So far, the government has scrambled to limit the attention garnered by the boycotts. After an initial flurry of mortgage strike notices went viral on social media, the government’s internet censors kicked into action. But the influence of the strikes has already begun to spread.
The number of properties where collectives of homeowners have started or threatened to boycott has reached 326 nationwide, according to a crowdsourced list titled “WeNeedHome” on GitHub, an online repository. ANZ Research estimates that the boycotts could affect about $222 billion of home loans sitting on bank balance sheets, or roughly 4 percent of outstanding mortgages.
Any momentum behind the mortgage strikes would add to a growing number of economic issues facing the Chinese Communist Party.
When a rural bank froze withdrawals in Henan Province in central China, it set off a violent showdown between depositors and security forces. Recent college graduates are struggling to find work with youth unemployment at 20 percent. Small businesses, the biggest provider of jobs, are fighting to survive under the constant threat of Covid-19 lockdowns.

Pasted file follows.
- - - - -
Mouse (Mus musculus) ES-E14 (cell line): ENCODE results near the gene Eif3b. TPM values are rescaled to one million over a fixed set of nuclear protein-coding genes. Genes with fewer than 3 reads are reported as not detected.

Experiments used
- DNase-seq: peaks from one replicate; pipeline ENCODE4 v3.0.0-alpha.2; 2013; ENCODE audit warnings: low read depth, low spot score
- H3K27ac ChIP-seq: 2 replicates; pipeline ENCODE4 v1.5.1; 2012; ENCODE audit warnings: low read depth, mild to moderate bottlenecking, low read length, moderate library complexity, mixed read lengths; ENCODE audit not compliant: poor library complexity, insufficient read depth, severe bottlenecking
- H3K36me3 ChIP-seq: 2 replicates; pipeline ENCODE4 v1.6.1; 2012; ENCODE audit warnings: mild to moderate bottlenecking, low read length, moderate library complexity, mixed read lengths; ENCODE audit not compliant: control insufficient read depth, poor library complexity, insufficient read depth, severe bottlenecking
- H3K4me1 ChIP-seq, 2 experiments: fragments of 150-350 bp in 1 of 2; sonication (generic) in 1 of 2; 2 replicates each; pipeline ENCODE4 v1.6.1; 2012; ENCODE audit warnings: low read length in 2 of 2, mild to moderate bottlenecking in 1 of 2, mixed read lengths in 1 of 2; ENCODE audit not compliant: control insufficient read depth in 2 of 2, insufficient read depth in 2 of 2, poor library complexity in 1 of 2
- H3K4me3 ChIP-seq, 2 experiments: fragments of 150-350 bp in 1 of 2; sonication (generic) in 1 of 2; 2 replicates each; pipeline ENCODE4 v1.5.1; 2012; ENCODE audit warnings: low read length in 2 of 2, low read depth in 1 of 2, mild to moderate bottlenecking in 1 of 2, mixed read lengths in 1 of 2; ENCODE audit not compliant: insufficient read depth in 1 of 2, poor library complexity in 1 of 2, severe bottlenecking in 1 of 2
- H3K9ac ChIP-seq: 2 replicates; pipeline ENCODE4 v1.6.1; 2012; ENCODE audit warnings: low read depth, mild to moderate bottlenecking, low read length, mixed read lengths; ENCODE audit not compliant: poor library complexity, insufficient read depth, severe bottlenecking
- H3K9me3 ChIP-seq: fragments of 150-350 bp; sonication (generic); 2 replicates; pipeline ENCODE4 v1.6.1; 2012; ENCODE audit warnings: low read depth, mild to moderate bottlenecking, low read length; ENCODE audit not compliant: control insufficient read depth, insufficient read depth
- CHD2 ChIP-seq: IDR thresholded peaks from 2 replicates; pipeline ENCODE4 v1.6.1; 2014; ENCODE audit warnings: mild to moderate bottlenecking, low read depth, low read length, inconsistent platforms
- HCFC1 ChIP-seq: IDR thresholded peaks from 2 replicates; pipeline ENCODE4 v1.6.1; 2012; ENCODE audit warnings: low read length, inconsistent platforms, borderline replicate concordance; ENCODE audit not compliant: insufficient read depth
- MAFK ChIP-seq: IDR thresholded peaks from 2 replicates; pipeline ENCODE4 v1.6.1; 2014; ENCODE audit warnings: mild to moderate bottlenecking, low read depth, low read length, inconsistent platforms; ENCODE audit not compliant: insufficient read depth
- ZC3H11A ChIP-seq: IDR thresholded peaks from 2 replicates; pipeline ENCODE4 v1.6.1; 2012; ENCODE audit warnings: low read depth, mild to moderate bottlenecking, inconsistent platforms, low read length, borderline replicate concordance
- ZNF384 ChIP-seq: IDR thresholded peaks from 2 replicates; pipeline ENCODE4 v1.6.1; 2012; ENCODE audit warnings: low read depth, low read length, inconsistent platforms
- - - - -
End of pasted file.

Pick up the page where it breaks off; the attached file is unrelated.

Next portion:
On Tuesday, Chinese Premier Li Keqiang visited the southern technology hub city of Shenzhen and urged a “heightened sense of urgency” for an economic recovery. But the property sector presents a unique set of challenges.
Real estate drives about one-third of China’s economic activity, by some estimates, and housing accounts for about 70 percent of household wealth, making it the most important investment for most Chinese people. In 2020, to address concerns about an overheating property market in which homeowners would often buy apartments before they were built, China started to crack down on excessive borrowing by developers.